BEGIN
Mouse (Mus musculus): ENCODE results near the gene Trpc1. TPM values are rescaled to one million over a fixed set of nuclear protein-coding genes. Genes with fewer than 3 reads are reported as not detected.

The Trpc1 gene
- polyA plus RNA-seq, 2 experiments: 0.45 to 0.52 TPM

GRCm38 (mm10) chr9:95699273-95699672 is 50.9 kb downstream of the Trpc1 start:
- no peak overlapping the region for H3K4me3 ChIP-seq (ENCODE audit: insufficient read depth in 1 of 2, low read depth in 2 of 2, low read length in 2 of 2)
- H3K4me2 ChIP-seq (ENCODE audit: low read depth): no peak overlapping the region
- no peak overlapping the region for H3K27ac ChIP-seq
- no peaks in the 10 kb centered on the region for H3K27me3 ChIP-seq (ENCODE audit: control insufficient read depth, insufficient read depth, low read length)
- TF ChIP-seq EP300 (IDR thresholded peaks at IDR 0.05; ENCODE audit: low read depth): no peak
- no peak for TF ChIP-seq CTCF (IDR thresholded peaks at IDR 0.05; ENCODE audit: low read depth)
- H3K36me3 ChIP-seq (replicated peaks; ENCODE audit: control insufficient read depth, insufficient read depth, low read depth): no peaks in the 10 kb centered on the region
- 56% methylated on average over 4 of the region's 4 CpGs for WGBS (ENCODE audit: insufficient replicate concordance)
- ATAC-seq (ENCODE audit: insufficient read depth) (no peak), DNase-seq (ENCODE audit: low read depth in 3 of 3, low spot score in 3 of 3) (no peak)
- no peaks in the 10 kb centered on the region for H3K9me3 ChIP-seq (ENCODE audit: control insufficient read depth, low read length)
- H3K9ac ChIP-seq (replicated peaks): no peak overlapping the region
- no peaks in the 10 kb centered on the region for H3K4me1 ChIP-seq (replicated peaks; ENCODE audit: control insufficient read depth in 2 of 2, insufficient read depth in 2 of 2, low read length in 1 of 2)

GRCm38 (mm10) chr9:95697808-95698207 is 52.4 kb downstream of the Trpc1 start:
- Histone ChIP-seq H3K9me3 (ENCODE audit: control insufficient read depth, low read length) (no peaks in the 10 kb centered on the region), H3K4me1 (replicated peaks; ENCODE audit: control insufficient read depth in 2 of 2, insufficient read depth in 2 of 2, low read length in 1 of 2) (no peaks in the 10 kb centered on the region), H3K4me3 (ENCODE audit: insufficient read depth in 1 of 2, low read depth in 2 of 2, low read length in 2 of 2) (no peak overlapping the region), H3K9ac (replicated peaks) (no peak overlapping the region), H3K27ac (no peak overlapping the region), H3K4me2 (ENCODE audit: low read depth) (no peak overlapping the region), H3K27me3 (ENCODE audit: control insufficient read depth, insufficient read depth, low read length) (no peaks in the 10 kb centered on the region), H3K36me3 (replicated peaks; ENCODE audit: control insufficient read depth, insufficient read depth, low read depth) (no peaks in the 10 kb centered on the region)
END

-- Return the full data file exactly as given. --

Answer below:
Mouse (Mus musculus): ENCODE results near the gene Trpc1. TPM values are rescaled to one million over a fixed set of nuclear protein-coding genes. Genes with fewer than 3 reads are reported as not detected.

The Trpc1 gene
- polyA plus RNA-seq, 2 experiments: 0.45 to 0.52 TPM

GRCm38 (mm10) chr9:95699273-95699672 is 50.9 kb downstream of the Trpc1 start:
- no peak overlapping the region for H3K4me3 ChIP-seq (ENCODE audit: insufficient read depth in 1 of 2, low read depth in 2 of 2, low read length in 2 of 2)
- H3K4me2 ChIP-seq (ENCODE audit: low read depth): no peak overlapping the region
- no peak overlapping the region for H3K27ac ChIP-seq
- no peaks in the 10 kb centered on the region for H3K27me3 ChIP-seq (ENCODE audit: control insufficient read depth, insufficient read depth, low read length)
- TF ChIP-seq EP300 (IDR thresholded peaks at IDR 0.05; ENCODE audit: low read depth): no peak
- no peak for TF ChIP-seq CTCF (IDR thresholded peaks at IDR 0.05; ENCODE audit: low read depth)
- H3K36me3 ChIP-seq (replicated peaks; ENCODE audit: control insufficient read depth, insufficient read depth, low read depth): no peaks in the 10 kb centered on the region
- 56% methylated on average over 4 of the region's 4 CpGs for WGBS (ENCODE audit: insufficient replicate concordance)
- ATAC-seq (ENCODE audit: insufficient read depth) (no peak), DNase-seq (ENCODE audit: low read depth in 3 of 3, low spot score in 3 of 3) (no peak)
- no peaks in the 10 kb centered on the region for H3K9me3 ChIP-seq (ENCODE audit: control insufficient read depth, low read length)
- H3K9ac ChIP-seq (replicated peaks): no peak overlapping the region
- no peaks in the 10 kb centered on the region for H3K4me1 ChIP-seq (replicated peaks; ENCODE audit: control insufficient read depth in 2 of 2, insufficient read depth in 2 of 2, low read length in 1 of 2)

GRCm38 (mm10) chr9:95697808-95698207 is 52.4 kb downstream of the Trpc1 start:
- Histone ChIP-seq H3K9me3 (ENCODE audit: control insufficient read depth, low read length) (no peaks in the 10 kb centered on the region), H3K4me1 (replicated peaks; ENCODE audit: control insufficient read depth in 2 of 2, insufficient read depth in 2 of 2, low read length in 1 of 2) (no peaks in the 10 kb centered on the region), H3K4me3 (ENCODE audit: insufficient read depth in 1 of 2, low read depth in 2 of 2, low read length in 2 of 2) (no peak overlapping the region), H3K9ac (replicated peaks) (no peak overlapping the region), H3K27ac (no peak overlapping the region), H3K4me2 (ENCODE audit: low read depth) (no peak overlapping the region), H3K27me3 (ENCODE audit: control insufficient read depth, insufficient read depth, low read length) (no peaks in the 10 kb centered on the region), H3K36me3 (replicated peaks; ENCODE audit: control insufficient read depth, insufficient read depth, low read depth) (no peaks in the 10 kb centered on the region)